Like American comedian W.C. Fields, American composer Elliott Carter never believed in giving the listener an even break. In the three string quartets recorded here, Carter used all the tools at his command a virtuoso technique, an adroit intellect, and an unsurpassed ability to write ruthlessly independent counterpoint to challenge and confound the unsuspecting listener.
Chances are if you have heard of Austrian composer Egon Wellesz at all, it has been through his association with Arnold Schoenberg. Wellesz, the same age as Alban Berg, was one of Schoenberg's earliest students and wrote the first book-length biography of the composer in 1921, a study that both posterity and its subject regarded as something of a classic.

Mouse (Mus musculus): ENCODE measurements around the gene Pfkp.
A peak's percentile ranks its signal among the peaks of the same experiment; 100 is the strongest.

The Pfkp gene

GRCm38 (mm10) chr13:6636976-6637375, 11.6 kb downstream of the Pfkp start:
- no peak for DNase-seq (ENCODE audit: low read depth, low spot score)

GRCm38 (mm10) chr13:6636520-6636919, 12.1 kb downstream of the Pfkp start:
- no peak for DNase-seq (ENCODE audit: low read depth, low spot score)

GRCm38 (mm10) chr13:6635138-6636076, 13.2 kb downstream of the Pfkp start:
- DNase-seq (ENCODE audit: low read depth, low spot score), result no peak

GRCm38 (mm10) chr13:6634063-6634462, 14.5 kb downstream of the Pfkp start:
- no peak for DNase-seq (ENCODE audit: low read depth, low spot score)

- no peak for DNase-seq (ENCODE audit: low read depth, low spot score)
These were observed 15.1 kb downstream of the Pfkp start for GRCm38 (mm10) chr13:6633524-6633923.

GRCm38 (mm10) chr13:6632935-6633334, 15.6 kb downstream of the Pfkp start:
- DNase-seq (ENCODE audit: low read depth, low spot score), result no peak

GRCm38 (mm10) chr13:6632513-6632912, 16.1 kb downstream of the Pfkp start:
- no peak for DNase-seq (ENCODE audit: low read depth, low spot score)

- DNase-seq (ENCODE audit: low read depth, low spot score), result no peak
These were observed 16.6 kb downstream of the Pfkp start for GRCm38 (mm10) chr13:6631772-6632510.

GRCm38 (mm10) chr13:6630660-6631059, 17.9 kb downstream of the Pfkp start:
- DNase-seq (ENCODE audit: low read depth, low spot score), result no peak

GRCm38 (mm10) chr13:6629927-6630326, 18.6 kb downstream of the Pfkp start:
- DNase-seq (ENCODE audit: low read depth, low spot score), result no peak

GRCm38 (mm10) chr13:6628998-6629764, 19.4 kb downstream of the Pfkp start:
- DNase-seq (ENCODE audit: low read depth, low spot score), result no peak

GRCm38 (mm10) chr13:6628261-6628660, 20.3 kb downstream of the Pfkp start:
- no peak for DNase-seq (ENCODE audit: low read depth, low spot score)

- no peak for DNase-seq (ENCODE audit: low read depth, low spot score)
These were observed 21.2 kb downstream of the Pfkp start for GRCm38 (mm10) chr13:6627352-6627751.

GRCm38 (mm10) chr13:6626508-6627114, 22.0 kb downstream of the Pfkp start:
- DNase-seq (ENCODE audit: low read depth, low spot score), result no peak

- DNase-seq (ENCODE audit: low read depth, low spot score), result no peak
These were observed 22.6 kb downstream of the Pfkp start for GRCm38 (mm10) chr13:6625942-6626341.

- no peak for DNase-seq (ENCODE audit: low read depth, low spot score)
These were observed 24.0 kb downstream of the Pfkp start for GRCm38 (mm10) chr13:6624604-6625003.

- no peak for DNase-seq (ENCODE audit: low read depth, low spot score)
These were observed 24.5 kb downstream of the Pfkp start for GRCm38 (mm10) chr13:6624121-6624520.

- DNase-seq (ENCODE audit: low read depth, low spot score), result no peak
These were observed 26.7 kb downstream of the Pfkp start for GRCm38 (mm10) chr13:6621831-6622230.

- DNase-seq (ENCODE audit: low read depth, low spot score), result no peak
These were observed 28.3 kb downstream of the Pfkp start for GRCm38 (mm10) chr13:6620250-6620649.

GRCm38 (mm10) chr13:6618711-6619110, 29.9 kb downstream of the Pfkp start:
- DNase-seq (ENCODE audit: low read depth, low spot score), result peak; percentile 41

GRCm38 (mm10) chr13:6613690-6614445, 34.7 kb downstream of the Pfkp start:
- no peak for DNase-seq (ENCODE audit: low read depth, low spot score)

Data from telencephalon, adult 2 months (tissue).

The name of Eduard van Beinum may too often be overlooked among the music directors of Amsterdam’s Royal Concertgebouw Orchestra, in between the longer and more internationally renowned tenures of Willem Mengelberg and Bernard Haitink, but this is a wrong that Eloquence has put right with the reissue of the greater portion of Van Beinum’s recorded work with the orchestra on both Decca and Philips. The conductor has been revealed anew as an interpreter of lucidly phrased fidelity to the score and uncommon sensitivity. The present issue brings repertoire especially close to Van Beinum’s heart. He was a master Schubertian, who needed to be taught no lessons by the nascent period-instrument movement on nurturing a hop, skip and jump in the composer’s effervescent orchestral textures or coaxing a sweetly flowing lyricism from their sunny complexions.